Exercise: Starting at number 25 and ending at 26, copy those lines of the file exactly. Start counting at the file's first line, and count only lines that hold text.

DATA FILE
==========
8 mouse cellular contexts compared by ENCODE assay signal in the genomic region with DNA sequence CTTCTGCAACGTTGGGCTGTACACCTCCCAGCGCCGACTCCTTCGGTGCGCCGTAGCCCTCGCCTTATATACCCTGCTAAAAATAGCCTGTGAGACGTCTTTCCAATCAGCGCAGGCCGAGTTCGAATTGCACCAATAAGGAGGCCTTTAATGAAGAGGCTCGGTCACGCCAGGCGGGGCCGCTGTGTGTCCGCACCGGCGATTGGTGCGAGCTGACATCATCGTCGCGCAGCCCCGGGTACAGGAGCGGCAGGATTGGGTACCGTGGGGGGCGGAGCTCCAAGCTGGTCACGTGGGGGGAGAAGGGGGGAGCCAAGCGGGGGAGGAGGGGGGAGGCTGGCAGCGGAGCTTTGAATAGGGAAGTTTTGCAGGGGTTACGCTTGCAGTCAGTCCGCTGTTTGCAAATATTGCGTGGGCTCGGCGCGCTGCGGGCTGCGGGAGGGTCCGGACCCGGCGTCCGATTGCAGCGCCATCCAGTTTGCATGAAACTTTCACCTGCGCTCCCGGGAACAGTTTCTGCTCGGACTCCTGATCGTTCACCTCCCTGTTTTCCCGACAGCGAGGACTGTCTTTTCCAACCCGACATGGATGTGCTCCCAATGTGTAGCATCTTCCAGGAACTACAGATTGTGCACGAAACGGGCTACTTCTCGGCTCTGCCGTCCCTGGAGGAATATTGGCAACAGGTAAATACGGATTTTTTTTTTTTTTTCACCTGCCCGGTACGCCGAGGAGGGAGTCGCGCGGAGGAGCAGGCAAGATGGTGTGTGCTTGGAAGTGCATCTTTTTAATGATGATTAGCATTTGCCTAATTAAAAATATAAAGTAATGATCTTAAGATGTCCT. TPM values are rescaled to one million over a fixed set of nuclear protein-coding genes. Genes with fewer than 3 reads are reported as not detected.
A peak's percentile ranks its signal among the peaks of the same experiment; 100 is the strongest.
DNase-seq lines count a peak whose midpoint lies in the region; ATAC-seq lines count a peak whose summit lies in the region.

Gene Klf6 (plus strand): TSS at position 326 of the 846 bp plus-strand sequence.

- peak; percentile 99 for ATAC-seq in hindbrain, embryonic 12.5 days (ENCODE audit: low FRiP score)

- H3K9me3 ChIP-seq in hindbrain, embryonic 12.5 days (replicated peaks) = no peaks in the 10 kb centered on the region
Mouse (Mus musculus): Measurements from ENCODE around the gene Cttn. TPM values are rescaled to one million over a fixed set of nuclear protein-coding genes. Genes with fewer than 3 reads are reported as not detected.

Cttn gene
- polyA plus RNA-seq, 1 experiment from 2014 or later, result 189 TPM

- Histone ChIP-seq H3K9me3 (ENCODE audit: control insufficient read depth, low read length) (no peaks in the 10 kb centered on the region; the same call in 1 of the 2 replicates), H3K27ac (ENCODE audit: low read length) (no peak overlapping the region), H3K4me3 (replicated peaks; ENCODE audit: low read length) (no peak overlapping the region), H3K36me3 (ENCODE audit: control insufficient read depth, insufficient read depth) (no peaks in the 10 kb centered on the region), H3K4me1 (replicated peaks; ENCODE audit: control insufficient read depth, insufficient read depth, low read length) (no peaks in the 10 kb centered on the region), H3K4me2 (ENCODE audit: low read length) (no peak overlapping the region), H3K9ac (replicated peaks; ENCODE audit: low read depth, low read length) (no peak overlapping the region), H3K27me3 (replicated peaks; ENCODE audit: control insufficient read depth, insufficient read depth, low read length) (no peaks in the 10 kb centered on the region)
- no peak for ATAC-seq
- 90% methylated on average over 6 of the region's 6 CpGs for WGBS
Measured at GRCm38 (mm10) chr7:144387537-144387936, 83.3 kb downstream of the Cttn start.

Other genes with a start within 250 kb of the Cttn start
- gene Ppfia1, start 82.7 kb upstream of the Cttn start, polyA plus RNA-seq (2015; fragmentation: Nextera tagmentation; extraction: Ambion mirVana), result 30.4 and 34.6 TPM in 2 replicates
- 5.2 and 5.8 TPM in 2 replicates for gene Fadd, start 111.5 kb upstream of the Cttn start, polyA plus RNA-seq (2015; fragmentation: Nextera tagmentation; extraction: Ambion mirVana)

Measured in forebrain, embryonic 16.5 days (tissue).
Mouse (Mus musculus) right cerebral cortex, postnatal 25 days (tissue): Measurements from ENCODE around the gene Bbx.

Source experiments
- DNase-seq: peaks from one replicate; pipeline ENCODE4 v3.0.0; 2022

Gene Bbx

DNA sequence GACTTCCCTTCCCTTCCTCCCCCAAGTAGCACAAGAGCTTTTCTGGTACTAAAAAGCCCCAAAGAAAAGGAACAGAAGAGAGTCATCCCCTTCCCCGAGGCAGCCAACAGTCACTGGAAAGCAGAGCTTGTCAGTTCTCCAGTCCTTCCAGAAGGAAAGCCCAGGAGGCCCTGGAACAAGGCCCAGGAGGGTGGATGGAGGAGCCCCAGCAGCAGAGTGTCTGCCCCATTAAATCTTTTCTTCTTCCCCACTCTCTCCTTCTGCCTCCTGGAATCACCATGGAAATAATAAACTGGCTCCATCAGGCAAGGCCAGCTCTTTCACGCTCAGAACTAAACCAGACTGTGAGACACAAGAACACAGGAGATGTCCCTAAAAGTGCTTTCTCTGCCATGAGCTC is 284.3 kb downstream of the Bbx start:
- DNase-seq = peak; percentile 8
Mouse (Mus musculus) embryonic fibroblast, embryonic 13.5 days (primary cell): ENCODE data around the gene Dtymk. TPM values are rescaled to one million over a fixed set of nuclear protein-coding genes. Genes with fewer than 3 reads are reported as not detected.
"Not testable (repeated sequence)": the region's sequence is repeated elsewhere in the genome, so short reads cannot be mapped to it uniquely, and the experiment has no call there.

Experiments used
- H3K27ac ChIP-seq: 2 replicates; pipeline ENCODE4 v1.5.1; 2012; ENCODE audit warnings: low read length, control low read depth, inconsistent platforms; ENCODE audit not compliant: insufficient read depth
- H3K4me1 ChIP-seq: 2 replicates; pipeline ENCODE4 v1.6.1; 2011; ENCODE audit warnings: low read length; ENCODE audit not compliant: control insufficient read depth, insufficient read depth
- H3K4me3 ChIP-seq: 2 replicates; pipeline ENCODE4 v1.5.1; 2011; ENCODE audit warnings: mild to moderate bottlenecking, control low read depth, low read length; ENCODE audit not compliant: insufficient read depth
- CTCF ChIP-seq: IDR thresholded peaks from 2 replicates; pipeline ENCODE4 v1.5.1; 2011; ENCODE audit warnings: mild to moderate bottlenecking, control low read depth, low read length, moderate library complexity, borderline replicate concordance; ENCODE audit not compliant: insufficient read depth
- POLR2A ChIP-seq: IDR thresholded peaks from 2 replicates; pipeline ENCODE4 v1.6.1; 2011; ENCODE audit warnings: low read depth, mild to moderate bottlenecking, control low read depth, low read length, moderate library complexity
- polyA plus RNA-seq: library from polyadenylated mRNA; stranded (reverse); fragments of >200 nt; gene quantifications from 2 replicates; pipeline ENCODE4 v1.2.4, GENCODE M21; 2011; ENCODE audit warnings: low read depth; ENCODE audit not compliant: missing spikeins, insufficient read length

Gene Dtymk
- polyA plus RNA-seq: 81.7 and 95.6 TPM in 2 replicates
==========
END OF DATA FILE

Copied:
"Not testable (repeated sequence)": the region's sequence is repeated elsewhere in the genome, so short reads cannot be mapped to it uniquely, and the experiment has no call there.

Experiments used